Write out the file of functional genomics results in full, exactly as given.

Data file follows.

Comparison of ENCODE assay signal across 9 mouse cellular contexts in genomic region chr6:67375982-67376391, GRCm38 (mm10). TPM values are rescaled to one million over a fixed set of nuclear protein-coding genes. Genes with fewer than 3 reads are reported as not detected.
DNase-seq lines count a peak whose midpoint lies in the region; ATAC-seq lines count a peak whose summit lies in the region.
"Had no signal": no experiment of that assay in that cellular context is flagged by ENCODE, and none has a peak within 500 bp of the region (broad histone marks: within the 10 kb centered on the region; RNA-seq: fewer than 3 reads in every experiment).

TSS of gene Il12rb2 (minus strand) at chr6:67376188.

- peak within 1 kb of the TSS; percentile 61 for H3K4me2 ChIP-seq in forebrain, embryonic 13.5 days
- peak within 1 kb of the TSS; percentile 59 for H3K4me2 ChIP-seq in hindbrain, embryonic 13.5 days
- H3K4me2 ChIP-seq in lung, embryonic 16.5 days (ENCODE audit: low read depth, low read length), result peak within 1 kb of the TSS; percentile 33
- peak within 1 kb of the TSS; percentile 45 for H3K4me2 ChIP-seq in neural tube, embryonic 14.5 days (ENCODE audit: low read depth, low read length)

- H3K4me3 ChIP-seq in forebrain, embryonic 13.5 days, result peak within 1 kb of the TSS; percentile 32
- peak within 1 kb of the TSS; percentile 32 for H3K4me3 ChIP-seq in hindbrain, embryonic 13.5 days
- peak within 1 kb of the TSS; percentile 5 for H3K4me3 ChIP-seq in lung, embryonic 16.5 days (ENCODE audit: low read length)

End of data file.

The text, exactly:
Comparison of ENCODE assay signal across 9 mouse cellular contexts in genomic region chr6:67375982-67376391, GRCm38 (mm10). TPM values are rescaled to one million over a fixed set of nuclear protein-coding genes. Genes with fewer than 3 reads are reported as not detected.
DNase-seq lines count a peak whose midpoint lies in the region; ATAC-seq lines count a peak whose summit lies in the region.
"Had no signal": no experiment of that assay in that cellular context is flagged by ENCODE, and none has a peak within 500 bp of the region (broad histone marks: within the 10 kb centered on the region; RNA-seq: fewer than 3 reads in every experiment).

TSS of gene Il12rb2 (minus strand) at chr6:67376188.

- peak within 1 kb of the TSS; percentile 61 for H3K4me2 ChIP-seq in forebrain, embryonic 13.5 days
- peak within 1 kb of the TSS; percentile 59 for H3K4me2 ChIP-seq in hindbrain, embryonic 13.5 days
- H3K4me2 ChIP-seq in lung, embryonic 16.5 days (ENCODE audit: low read depth, low read length), result peak within 1 kb of the TSS; percentile 33
- peak within 1 kb of the TSS; percentile 45 for H3K4me2 ChIP-seq in neural tube, embryonic 14.5 days (ENCODE audit: low read depth, low read length)

- H3K4me3 ChIP-seq in forebrain, embryonic 13.5 days, result peak within 1 kb of the TSS; percentile 32
- peak within 1 kb of the TSS; percentile 32 for H3K4me3 ChIP-seq in hindbrain, embryonic 13.5 days
- peak within 1 kb of the TSS; percentile 5 for H3K4me3 ChIP-seq in lung, embryonic 16.5 days (ENCODE audit: low read length)